Polling is officially unreliable. Are pollsters really just getting it wrong (every time) or is it a disinformation campaign?
Polls don’t just fall out the sky. They don’t grow on trees. The don’t spring up fully formed from the earth.
All polls come from somewhere.
Someone, most often a group of someones, will requisition a poll on a certain topic or topics, hire the requisite staff or polling company, set the parameters of the project and get to work. Maybe they want to take the public’s temperature on a number of social and policy questions for the purposes of a political campaign; maybe they want to measure the saturation of an ad campaign.
Pollsters and the people who hire them don’t do their work purely as a service to humanity; they do it for a purpose, usually, at the bottom of everything, that purpose is money.
Political campaigns, like ad campaigns, are very expensive. Pushing a message that falls flat with likely voters doesn’t make for a successful campaign. Losing campaigns, as many politicians have learned to their great cost, are just as expensive as winning ones, sometimes more. It makes sense to find out how voters feel and tailor messages that appeal to them.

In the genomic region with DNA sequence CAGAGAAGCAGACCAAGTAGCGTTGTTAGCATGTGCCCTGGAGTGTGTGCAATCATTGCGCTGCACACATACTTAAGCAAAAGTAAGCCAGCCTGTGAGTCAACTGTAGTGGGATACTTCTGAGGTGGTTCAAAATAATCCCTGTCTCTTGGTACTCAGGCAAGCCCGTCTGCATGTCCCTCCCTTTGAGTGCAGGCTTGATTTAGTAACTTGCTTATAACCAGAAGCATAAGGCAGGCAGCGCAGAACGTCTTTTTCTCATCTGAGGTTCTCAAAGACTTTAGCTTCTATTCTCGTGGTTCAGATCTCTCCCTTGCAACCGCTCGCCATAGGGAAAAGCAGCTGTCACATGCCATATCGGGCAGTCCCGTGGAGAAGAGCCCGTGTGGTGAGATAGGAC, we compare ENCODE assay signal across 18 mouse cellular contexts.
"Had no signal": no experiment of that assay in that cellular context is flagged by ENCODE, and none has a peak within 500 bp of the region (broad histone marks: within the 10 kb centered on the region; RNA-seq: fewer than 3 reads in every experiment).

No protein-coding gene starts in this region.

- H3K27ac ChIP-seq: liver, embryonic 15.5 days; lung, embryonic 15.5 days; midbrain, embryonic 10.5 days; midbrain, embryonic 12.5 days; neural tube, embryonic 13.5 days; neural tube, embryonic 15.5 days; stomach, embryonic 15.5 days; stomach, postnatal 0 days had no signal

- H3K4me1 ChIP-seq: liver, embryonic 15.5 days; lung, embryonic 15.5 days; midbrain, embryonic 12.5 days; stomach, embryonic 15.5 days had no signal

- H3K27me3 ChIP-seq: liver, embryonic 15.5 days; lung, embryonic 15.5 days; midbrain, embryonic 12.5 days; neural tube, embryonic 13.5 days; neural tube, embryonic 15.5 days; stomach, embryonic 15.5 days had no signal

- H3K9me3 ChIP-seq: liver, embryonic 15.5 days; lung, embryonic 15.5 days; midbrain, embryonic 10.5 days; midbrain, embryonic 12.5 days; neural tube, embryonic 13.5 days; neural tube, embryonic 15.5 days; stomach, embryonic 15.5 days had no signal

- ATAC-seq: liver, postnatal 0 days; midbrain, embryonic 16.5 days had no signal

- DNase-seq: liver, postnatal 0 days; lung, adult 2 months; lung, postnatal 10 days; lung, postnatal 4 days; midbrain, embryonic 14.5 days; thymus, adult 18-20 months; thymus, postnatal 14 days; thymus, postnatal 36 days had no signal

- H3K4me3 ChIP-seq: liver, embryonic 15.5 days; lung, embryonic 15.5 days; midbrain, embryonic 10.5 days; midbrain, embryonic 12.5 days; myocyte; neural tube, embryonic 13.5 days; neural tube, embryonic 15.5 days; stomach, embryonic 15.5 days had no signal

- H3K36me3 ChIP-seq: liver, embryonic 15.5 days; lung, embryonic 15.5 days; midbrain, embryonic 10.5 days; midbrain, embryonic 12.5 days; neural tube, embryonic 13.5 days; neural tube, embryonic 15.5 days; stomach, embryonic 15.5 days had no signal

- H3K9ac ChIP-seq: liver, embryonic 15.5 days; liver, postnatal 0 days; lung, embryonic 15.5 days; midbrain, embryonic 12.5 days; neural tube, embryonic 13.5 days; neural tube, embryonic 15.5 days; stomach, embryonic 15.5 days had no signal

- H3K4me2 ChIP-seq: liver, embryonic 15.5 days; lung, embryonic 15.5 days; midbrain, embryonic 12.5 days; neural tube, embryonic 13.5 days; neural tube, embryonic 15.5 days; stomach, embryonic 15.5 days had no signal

Small businesses often want to know how you heard about their products for the same reason. Advertising is expensive: They want to know what worked and what didn’t so they can do more of one and less of the other.
So why are the polls so wrong?
Pollsters have escaped scrutiny over the past few elections, during the courses of which their predictions have fallen spectacularly to pieces. At first, it was downright Donald Trump-level shocking. By 2018, less so. By 2020, and well into 2021, it is understood that polls aren’t what they used to be.
Most types of data collection and data analysis have gotten better, more accurate over the years; not less. Advertisers are so good at micro-targeted marketing, it has gotten retailers like Target in trouble for sending moms-to-be mailers for baby products before they’ve even told their families about the pregnancy.